The adaptive Dave Aranda: How will Baylor's defense change in year two?

Ian Boyd

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Recently a video of Dave Aranda giving a clinic talk called “defending the spread” was made available on YouTube:


The clinic was from the offseason after LSU’s National Championship in 2019, before Aranda’s inaugural year at Baylor. His presentation is essentially extolling and describing the value of playing a base tite front and 3-down defense against spread offenses. The bulk of it involves Aranda describing how to get a truly free safety in the pass game without needing him in the run game by mixing up some of the calls in the front and using techniques with the D-line and linebackers to two-gap fronts.

He opens by describing how he spent time during the quarantine watching old film of John Elway or Troy Aikman dominating defenses in the NFL back in the 90s. The key to defending those legends? To force the quarterback to hesitate. If you gave them the chance to make quick decisions and throw the ball, you’d get torched, but force them to hold the ball and work to checkdowns while their internal timer ticked away and you had a chance.

To Aranda’s way of thinking, defending the spread run game works the same. You create hesitation for the running back (or the quarterback in the mesh point) and you buy time for your secondary to sit on RPOs and play-action without requiring them to come up quickly and take their part in the run fit. Aranda’s way of thinking is correct, of course. The right answer in today’s game is absolutely to rely on skill and technique up front to protect your secondary, if you get a play wrong against the running game you may give up a first down but if you do things wrong on the back end it’s more likely to be points.

Aranda’s 3-down spread run defensive philosophy

Ultimately, Aranda wants to create hesitation with the techniques and alignments used by the three down linemen and two inside linebackers. Create hesitation and deny downhill or decisive run cuts and you can buy time for your secondary to support the run after first dotting their i’s and crossing their t’s against RPOs and play-action.

One of his more interesting examples featured Aranda detailing how to stop inside zone from nub trips formations. I’ll draw it here as though it were Baylor, although Baylor wasn’t much of a tite front/3-down team last season (more on this later).

They’d curiously play their Rover linebacker to the tight end side and split out their Mike linebacker to the trips side.

Aranda tite vs nub trips.jpg

The A-gap to the right of the nose here looks like an inviting place for the ball to go with the Rover linebacker aligned to the left side. But Aranda noted when teams used to attempt to “scoop” their nose on zone schemes (back in the early 2010s, with the center connecting on him and then passing him on to a guard so the center could lead through the open A-gap on the right side, it didn’t work out for them.

The scoop block was too tough to execute against a big, powerful nose who was already selected and trained to rock a smaller center backwards and force the cutback to the rover linebacker.

Nub zone scoop vs Aranda nose.jpg

Instead offenses would look to power the guard into the nose and open the cutback lane and if the Rover was stacked behind the nose, he might get picked up by the combo. So they’d park the Rover into the cutback lane in order to generate hesitation for the running back and encourage him to work to the frontside while the Rover would then play over the top of the nose into the A-gap.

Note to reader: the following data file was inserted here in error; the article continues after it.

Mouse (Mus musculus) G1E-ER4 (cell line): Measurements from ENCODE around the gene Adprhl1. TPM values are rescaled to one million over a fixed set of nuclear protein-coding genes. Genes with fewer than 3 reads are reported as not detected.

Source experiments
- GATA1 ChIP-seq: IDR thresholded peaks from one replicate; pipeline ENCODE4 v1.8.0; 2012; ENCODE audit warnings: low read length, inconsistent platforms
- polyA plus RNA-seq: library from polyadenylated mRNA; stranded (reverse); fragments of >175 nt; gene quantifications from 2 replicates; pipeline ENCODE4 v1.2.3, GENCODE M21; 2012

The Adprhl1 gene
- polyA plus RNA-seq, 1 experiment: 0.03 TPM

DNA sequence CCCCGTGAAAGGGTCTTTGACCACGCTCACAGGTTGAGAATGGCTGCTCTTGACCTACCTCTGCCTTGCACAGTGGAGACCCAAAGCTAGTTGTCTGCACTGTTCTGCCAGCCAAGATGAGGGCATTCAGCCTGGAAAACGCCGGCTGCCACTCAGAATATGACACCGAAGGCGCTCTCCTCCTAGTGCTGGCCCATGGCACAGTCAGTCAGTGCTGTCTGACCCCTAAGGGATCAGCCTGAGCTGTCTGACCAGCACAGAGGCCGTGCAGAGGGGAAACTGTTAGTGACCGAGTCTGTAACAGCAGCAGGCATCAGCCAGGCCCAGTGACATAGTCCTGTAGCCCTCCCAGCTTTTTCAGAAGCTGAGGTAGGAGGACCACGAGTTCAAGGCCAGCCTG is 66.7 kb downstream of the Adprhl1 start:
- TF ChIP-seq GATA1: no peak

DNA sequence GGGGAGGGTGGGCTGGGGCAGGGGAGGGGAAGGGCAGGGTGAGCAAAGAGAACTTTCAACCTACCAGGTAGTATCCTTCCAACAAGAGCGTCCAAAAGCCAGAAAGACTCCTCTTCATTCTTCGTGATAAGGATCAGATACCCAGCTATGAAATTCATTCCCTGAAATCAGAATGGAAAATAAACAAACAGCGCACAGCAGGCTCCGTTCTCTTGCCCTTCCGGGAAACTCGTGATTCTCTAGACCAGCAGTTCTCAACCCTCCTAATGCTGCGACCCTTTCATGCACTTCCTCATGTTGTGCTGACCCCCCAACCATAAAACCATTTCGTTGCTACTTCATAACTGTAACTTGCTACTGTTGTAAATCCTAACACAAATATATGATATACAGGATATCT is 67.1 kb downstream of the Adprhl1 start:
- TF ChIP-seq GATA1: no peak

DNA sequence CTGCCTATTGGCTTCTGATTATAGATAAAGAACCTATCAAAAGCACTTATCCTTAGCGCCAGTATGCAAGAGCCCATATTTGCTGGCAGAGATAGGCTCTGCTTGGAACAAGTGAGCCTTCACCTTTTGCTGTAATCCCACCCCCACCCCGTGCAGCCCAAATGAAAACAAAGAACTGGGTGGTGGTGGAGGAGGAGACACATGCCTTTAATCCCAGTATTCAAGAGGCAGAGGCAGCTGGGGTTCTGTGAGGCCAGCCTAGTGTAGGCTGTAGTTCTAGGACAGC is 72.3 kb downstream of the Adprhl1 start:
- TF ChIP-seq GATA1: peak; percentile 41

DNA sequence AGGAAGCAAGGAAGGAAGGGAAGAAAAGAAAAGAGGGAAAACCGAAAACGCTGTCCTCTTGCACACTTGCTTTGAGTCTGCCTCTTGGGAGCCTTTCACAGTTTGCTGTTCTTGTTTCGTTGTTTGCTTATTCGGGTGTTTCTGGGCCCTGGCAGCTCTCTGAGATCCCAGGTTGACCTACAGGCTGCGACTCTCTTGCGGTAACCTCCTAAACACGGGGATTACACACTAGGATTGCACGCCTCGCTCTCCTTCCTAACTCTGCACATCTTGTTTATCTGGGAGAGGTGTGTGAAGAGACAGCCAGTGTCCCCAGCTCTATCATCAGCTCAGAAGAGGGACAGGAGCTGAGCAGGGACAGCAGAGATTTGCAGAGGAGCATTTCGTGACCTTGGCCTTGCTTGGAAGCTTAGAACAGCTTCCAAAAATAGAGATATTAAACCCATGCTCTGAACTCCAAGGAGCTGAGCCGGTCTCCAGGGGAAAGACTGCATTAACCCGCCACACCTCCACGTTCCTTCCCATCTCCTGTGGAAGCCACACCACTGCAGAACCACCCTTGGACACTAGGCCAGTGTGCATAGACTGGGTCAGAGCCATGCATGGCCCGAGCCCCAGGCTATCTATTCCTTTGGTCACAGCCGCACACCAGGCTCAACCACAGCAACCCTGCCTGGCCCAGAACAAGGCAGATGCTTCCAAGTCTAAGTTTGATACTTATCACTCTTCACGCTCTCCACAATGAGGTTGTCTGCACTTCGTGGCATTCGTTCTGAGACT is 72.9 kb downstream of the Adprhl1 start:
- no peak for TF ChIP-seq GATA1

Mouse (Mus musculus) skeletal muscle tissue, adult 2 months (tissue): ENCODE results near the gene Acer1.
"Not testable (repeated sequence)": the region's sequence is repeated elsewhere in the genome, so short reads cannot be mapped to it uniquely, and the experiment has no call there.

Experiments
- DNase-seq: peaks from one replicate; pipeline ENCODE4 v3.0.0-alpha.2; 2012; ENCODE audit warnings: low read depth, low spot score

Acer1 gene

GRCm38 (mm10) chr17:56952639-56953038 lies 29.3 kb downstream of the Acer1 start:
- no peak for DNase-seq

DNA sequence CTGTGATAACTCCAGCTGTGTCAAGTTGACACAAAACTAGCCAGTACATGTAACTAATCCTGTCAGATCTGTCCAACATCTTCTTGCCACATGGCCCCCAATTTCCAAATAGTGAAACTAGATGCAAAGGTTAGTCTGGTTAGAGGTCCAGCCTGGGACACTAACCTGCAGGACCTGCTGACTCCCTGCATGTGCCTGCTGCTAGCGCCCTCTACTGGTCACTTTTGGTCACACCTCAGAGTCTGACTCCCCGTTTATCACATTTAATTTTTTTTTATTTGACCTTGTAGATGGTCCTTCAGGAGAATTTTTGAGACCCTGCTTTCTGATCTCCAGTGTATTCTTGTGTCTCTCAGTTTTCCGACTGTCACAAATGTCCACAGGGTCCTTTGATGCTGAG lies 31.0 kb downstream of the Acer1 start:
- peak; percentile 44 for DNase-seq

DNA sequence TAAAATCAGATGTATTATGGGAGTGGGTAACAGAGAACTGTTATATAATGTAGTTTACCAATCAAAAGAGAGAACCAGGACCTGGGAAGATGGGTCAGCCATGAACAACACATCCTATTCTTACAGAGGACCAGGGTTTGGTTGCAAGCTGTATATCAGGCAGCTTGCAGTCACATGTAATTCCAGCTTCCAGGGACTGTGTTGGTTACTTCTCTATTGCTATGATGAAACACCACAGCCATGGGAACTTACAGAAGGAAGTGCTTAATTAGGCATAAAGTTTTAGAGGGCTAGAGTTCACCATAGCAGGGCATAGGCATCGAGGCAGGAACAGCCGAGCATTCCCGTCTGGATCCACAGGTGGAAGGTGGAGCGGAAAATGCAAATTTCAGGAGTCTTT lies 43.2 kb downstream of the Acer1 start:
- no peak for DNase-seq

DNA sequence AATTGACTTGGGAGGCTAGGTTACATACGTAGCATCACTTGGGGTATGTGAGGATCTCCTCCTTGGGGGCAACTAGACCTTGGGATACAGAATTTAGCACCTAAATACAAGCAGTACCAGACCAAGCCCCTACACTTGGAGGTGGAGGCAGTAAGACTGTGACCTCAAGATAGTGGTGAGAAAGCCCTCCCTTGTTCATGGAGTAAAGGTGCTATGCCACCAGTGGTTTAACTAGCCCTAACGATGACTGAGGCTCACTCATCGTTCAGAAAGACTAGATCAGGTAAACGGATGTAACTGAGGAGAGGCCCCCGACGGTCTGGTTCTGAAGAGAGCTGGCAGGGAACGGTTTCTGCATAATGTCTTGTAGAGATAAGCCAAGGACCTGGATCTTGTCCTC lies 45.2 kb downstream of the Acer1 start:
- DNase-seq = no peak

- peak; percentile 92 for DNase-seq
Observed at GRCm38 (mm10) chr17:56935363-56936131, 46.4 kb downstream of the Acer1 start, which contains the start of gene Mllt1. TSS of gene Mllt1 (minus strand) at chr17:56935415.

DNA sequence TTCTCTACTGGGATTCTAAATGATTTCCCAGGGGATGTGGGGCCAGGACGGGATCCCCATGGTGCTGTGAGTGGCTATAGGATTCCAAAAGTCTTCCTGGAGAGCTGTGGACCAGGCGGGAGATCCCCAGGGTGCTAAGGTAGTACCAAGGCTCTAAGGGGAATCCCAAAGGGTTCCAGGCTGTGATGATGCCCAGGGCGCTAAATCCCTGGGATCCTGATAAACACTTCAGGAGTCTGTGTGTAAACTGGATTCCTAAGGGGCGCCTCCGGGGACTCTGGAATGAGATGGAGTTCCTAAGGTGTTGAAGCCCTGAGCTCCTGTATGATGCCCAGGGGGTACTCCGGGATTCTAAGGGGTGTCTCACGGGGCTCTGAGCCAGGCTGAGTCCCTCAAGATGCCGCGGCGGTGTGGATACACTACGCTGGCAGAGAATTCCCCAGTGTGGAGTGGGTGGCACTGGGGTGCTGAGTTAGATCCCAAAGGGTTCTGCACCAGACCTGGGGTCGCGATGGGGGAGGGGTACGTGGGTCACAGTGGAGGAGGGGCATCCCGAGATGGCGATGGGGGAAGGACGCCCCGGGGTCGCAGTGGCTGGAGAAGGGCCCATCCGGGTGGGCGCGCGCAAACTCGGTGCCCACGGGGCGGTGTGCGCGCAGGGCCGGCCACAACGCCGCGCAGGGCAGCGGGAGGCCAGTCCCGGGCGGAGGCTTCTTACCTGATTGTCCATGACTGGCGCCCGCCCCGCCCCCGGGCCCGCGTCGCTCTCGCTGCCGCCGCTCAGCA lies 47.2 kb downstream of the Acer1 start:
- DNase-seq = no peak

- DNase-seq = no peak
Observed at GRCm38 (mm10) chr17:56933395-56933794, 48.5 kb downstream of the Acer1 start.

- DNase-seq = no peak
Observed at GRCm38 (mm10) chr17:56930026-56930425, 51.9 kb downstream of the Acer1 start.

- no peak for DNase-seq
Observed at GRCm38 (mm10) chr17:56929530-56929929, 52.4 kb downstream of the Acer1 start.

Nub zone drive vs Aranda nose.jpg

Without a scoop block, the center is not freed up to block a quick moving Rover from scraping over to the A-gap, so long as the nose is not getting washed backwards into him he’s running free to the ball.

The entire clinic is interesting, he details how other subtle tweaks in alignment, such as when to have the boundary end as a 3-technique, the nose in a shade, or the field end as a 5-technique in order to change angles against different runs by the offense. Aranda’s defenses will switch back and forth between a few different fronts based on the offensive formation and the run schemes the offense wants to utilize, using subtle adjustments in leverage to allow them to deny angles and play two-gap techniques across the front.

Aranda’s focus on two-gapping is another major component. He notes many defensive coordinators would take the free safety in our diagram above and just use him to give the defense another hat in the box to stop the run. Get everyone in the front playing fast and running to the ball, but doing so just gives modern offenses the angles they want to throw RPOs and play-action over your head. Like a good 90s NFL defense against one of the great quarterbacks of old, he wants to force the quarterback and running back to hesitate and then “check down” into a path the defense knows they’ll eventually have to settle on.

Here’s a base Aranda defensive look against my standard Big 12 play example: an inside zone scheme with bubble screen and glance route pass options for the quarterback.

Aranda tite vs standard RPO.jpg

Where does the ball go? The A-gaps are tough sledding with the nose driving into the center and the Rover fitting behind him. The B-gaps are filled by the defensive ends while the boundary linebacker is in the boundary C-gap. The Mike is closing the field C-gap and forcing the ball wide, which buys the nickel time to sit on the bubble screen for a moment before closing on a running back who probably has to turn his shoulders to the sideline in order to win the edge. Lateral running backs don’t scare defenses, this is why Art Briles would split his receivers ultra wide in order to give them space to turn square into the alley.

Offenses can draw up run schemes and formations for days to try and create leverage against this front, but Aranda has his own tweaks and adjustments to match...when playing this defense.

But Baylor wasn’t a tite front team in 2020...

The Bears weren’t ready to run Aranda’s preferred defense in year one coming off a pandemic-shortened offseason with no spring practices and a roster developed for a different scheme.